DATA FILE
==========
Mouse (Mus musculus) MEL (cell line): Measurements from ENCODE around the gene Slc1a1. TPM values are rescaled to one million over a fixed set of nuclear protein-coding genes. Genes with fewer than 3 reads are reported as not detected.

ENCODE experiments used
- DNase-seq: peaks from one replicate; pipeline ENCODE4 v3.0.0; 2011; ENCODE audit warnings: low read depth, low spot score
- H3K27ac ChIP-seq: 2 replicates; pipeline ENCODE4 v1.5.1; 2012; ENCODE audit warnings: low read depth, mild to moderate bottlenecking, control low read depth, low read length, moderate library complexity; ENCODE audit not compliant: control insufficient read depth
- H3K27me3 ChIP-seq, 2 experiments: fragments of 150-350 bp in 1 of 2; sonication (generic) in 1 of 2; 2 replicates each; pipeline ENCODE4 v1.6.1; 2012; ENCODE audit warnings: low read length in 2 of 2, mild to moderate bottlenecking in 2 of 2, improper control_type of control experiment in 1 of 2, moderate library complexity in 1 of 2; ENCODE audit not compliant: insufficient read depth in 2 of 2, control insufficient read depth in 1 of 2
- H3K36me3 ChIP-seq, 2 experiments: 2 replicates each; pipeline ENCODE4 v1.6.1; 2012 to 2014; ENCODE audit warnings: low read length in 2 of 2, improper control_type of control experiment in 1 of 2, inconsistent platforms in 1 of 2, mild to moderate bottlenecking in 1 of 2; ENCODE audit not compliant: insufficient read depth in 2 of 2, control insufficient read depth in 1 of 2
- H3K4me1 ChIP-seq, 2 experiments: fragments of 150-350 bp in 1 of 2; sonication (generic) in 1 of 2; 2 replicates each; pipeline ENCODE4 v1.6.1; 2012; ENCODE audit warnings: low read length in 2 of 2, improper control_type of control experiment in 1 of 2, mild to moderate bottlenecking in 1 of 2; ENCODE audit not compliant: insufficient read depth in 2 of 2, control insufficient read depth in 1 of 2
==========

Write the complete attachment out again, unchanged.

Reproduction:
Mouse (Mus musculus) MEL (cell line): Measurements from ENCODE around the gene Slc1a1. TPM values are rescaled to one million over a fixed set of nuclear protein-coding genes. Genes with fewer than 3 reads are reported as not detected.

ENCODE experiments used
- DNase-seq: peaks from one replicate; pipeline ENCODE4 v3.0.0; 2011; ENCODE audit warnings: low read depth, low spot score
- H3K27ac ChIP-seq: 2 replicates; pipeline ENCODE4 v1.5.1; 2012; ENCODE audit warnings: low read depth, mild to moderate bottlenecking, control low read depth, low read length, moderate library complexity; ENCODE audit not compliant: control insufficient read depth
- H3K27me3 ChIP-seq, 2 experiments: fragments of 150-350 bp in 1 of 2; sonication (generic) in 1 of 2; 2 replicates each; pipeline ENCODE4 v1.6.1; 2012; ENCODE audit warnings: low read length in 2 of 2, mild to moderate bottlenecking in 2 of 2, improper control_type of control experiment in 1 of 2, moderate library complexity in 1 of 2; ENCODE audit not compliant: insufficient read depth in 2 of 2, control insufficient read depth in 1 of 2
- H3K36me3 ChIP-seq, 2 experiments: 2 replicates each; pipeline ENCODE4 v1.6.1; 2012 to 2014; ENCODE audit warnings: low read length in 2 of 2, improper control_type of control experiment in 1 of 2, inconsistent platforms in 1 of 2, mild to moderate bottlenecking in 1 of 2; ENCODE audit not compliant: insufficient read depth in 2 of 2, control insufficient read depth in 1 of 2
- H3K4me1 ChIP-seq, 2 experiments: fragments of 150-350 bp in 1 of 2; sonication (generic) in 1 of 2; 2 replicates each; pipeline ENCODE4 v1.6.1; 2012; ENCODE audit warnings: low read length in 2 of 2, improper control_type of control experiment in 1 of 2, mild to moderate bottlenecking in 1 of 2; ENCODE audit not compliant: insufficient read depth in 2 of 2, control insufficient read depth in 1 of 2